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[shak-uh l] /ˈʃæk əl/
a ring or other fastening, as of iron, for securing the wrist, ankle, etc.; fetter.
a hobble or fetter for a horse or other animal.
the U -shaped bar of a padlock, one end of which is pivoted or sliding, the other end of which can be released, as for passing through a staple, and then fastened, as for securing a hasp.
any of various fastening or coupling devices.
Often, shackles. anything that serves to prevent freedom of procedure, thought, etc.
verb (used with object), shackled, shackling.
to put a shackle or shackles on; confine or restrain by a shackle or shackles.
to fasten or couple with a shackle.
to restrain in action, thought, etc., as by restrictions; restrict the freedom of.
before 1000; (noun) Middle English schakle, schakyl(le); Old English sceacel fetter; cognate with Low German schakel hobble, Old Norse skǫkull wagon pole, (v.) late Middle English schaklyn, derivative of the noun
Related forms
shackler, noun
1. chain, manacle, handcuff, gyve, bilboes. 5. obstacle, obstruction, impediment, encumbrance. 6. restrict, fetter, chain, handcuff, hobble. 8. trammel, impede, slow, stultify, dull.
6, 8. liberate, free. Unabridged
Based on the Random House Dictionary, © Random House, Inc. 2015.
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Examples from the web for shackled
  • Right or wrong are shackled to the human language system.
  • Patients were abused, shackled, even surgically sterilized.
  • Whenever they are removed from their cells, they are shackled.
  • But now politicians get in and their hands are shackled.
  • Prisoners, shackled to one another, climb off a barge onto a dock.
  • She was shackled to a hospital bed until the final phase of labour.
  • One of them, fresh from a car chase, is shackled by the ankle to his bed.
  • The media is shackled, and executions are occurring at a rate of almost two a day.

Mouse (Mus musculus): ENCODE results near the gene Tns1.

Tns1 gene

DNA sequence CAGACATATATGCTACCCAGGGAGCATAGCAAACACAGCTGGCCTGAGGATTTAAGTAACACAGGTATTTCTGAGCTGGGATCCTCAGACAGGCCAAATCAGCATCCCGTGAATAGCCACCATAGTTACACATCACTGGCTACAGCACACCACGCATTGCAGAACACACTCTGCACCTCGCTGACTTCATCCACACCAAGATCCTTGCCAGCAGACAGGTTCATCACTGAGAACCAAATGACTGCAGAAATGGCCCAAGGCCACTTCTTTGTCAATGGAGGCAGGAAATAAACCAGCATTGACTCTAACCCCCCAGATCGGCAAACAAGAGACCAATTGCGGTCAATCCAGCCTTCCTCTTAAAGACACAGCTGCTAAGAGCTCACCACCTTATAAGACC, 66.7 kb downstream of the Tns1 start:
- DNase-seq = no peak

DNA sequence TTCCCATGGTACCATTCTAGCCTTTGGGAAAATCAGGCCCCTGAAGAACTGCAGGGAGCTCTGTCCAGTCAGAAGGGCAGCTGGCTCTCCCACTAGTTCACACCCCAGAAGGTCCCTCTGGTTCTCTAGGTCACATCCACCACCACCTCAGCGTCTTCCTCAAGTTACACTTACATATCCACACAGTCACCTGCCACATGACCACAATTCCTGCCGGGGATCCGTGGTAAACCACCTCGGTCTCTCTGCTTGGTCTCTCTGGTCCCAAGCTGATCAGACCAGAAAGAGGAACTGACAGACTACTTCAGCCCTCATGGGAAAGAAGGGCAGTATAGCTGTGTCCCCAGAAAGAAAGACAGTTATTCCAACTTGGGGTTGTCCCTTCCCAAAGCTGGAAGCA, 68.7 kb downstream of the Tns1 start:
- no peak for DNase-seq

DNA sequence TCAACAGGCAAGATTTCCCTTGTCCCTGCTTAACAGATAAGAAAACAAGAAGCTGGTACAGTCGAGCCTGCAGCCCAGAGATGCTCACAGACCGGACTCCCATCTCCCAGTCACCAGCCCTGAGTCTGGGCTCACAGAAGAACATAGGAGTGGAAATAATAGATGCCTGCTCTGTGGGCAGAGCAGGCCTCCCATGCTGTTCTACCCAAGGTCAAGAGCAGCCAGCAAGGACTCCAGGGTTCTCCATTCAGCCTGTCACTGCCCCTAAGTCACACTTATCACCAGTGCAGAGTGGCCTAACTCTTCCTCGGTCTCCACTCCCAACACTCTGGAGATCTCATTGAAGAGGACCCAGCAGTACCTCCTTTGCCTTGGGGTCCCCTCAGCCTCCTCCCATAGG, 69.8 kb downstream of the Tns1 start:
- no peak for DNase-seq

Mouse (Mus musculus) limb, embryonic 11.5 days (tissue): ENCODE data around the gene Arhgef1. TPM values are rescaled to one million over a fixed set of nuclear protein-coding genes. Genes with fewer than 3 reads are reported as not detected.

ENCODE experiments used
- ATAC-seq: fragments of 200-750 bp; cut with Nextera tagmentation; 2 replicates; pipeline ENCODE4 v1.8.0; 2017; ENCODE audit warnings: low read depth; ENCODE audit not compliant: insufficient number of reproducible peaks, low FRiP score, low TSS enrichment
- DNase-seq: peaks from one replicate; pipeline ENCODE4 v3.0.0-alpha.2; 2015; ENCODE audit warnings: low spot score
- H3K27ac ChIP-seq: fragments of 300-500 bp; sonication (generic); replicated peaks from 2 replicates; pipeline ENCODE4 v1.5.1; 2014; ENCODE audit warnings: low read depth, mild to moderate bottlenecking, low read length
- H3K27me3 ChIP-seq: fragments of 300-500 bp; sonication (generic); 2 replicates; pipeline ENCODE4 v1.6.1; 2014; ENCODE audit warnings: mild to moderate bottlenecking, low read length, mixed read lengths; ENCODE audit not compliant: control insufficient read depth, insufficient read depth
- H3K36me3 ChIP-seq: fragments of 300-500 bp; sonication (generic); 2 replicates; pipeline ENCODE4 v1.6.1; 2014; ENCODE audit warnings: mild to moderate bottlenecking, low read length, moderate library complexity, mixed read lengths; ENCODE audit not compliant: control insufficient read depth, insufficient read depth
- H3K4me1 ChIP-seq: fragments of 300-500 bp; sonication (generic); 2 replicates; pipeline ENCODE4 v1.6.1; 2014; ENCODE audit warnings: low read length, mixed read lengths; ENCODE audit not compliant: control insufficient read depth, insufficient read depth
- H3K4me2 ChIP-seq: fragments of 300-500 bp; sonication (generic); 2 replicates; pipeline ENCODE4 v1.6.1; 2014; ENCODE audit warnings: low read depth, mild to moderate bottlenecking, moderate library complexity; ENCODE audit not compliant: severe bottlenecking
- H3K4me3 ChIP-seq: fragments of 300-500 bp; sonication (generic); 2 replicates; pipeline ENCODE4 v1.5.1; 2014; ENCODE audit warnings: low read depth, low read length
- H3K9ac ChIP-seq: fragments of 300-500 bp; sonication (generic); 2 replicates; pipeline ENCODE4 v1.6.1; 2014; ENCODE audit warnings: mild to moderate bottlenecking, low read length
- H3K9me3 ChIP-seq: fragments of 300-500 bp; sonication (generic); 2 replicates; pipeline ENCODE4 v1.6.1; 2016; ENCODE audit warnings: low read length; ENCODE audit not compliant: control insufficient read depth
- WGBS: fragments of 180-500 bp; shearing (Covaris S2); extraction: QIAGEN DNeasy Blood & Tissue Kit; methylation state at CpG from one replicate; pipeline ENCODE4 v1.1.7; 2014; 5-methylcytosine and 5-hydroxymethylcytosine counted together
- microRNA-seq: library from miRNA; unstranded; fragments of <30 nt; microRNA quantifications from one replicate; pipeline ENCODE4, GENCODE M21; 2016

• Alternatively, the eyes of the lifting legs may be shackled directly to the hoisting block, ball or balance beam.
  • He along with other prisoners were shackled together.
British Dictionary definitions for shackled


(often pl) a metal ring or fastening, usually part of a pair used to secure a person's wrists or ankles; fetter
(often pl) anything that confines or restricts freedom
a rope, tether, or hobble for an animal
a U-shaped bracket, the open end of which is closed by a bolt (shackle pin), used for securing ropes, chains, etc
verb (transitive)
to confine with or as if with shackles
to fasten or connect with a shackle
Derived Forms
shackler, noun
Word Origin
Old English sceacel; related to Dutch schakel, Old Norse skokull wagon pole, Latin cingere to surround
Collins English Dictionary - Complete & Unabridged 2012 Digital Edition
© William Collins Sons & Co. Ltd. 1979, 1986 © HarperCollins
Publishers 1998, 2000, 2003, 2005, 2006, 2007, 2009, 2012
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Word Origin and History for shackled



Old English sceacel "shackle, fetter," probably also in a general sense "a link or ring of a chain," from Proto-Germanic *skakula- (cf. Middle Dutch, Dutch schakel "link of a chain, ring of a net," Old Norse skökull "pole of a carriage"), of uncertain origin. According to OED, the common notion of "something to fasten or attach" makes a connection with shake unlikely. Figurative use from early 13c. Related: Shackledom "marriage" (1771); shackle-bone "the wrist" (1570s).


mid-15c., from shackle (n.). Figurative use from 1560s. Related: Shackled; shackling.

Online Etymology Dictionary, © 2010 Douglas Harper
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